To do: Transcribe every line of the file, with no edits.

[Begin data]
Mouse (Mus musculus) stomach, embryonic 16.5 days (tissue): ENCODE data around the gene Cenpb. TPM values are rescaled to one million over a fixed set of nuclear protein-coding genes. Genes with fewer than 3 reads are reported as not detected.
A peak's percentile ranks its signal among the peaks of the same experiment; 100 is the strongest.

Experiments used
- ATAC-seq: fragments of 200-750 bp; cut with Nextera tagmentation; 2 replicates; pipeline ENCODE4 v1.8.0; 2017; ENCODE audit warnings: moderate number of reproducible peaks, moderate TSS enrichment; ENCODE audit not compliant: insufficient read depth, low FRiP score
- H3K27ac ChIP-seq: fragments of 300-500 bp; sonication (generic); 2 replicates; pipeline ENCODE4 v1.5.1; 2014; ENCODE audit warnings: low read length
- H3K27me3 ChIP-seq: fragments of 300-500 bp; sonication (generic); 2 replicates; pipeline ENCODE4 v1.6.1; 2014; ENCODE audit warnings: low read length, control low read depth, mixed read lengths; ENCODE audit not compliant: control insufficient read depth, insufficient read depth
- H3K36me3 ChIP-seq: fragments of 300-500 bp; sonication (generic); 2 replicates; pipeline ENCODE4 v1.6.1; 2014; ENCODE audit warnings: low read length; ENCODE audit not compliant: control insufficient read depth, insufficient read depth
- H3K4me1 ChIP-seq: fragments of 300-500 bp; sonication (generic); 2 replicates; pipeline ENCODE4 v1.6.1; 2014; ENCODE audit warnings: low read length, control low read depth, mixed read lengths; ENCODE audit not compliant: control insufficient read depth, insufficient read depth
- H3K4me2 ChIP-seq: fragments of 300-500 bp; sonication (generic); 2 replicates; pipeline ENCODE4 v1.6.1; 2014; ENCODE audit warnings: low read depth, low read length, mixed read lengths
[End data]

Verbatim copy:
Mouse (Mus musculus) stomach, embryonic 16.5 days (tissue): ENCODE data around the gene Cenpb. TPM values are rescaled to one million over a fixed set of nuclear protein-coding genes. Genes with fewer than 3 reads are reported as not detected.
A peak's percentile ranks its signal among the peaks of the same experiment; 100 is the strongest.

Experiments used
- ATAC-seq: fragments of 200-750 bp; cut with Nextera tagmentation; 2 replicates; pipeline ENCODE4 v1.8.0; 2017; ENCODE audit warnings: moderate number of reproducible peaks, moderate TSS enrichment; ENCODE audit not compliant: insufficient read depth, low FRiP score
- H3K27ac ChIP-seq: fragments of 300-500 bp; sonication (generic); 2 replicates; pipeline ENCODE4 v1.5.1; 2014; ENCODE audit warnings: low read length
- H3K27me3 ChIP-seq: fragments of 300-500 bp; sonication (generic); 2 replicates; pipeline ENCODE4 v1.6.1; 2014; ENCODE audit warnings: low read length, control low read depth, mixed read lengths; ENCODE audit not compliant: control insufficient read depth, insufficient read depth
- H3K36me3 ChIP-seq: fragments of 300-500 bp; sonication (generic); 2 replicates; pipeline ENCODE4 v1.6.1; 2014; ENCODE audit warnings: low read length; ENCODE audit not compliant: control insufficient read depth, insufficient read depth
- H3K4me1 ChIP-seq: fragments of 300-500 bp; sonication (generic); 2 replicates; pipeline ENCODE4 v1.6.1; 2014; ENCODE audit warnings: low read length, control low read depth, mixed read lengths; ENCODE audit not compliant: control insufficient read depth, insufficient read depth
- H3K4me2 ChIP-seq: fragments of 300-500 bp; sonication (generic); 2 replicates; pipeline ENCODE4 v1.6.1; 2014; ENCODE audit warnings: low read depth, low read length, mixed read lengths